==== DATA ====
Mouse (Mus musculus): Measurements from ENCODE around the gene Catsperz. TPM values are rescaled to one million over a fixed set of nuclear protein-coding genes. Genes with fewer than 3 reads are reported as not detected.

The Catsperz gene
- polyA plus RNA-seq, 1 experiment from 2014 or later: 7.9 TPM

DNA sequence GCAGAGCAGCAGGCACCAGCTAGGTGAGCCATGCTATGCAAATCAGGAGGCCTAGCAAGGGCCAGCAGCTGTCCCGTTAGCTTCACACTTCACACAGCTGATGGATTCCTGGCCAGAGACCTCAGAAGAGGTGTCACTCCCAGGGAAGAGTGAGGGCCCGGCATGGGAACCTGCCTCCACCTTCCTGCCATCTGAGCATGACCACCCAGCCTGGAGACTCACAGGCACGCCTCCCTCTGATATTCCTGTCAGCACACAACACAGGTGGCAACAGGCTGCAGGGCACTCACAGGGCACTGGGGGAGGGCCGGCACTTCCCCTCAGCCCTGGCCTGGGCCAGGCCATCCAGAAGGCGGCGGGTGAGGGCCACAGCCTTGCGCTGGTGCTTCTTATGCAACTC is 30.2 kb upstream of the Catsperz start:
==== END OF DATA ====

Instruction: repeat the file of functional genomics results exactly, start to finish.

Mouse (Mus musculus): Measurements from ENCODE around the gene Catsperz. TPM values are rescaled to one million over a fixed set of nuclear protein-coding genes. Genes with fewer than 3 reads are reported as not detected.

The Catsperz gene
- polyA plus RNA-seq, 1 experiment from 2014 or later: 7.9 TPM

DNA sequence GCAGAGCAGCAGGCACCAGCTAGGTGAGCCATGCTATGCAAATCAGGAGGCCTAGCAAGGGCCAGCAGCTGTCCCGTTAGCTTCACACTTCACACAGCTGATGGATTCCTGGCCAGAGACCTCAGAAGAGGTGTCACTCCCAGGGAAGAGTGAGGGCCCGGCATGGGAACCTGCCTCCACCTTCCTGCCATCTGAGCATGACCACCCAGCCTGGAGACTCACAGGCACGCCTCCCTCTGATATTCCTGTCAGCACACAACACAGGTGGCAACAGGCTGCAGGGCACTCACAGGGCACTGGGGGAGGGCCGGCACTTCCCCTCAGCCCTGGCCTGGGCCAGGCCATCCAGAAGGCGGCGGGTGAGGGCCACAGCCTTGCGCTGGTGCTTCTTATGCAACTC is 30.2 kb upstream of the Catsperz start: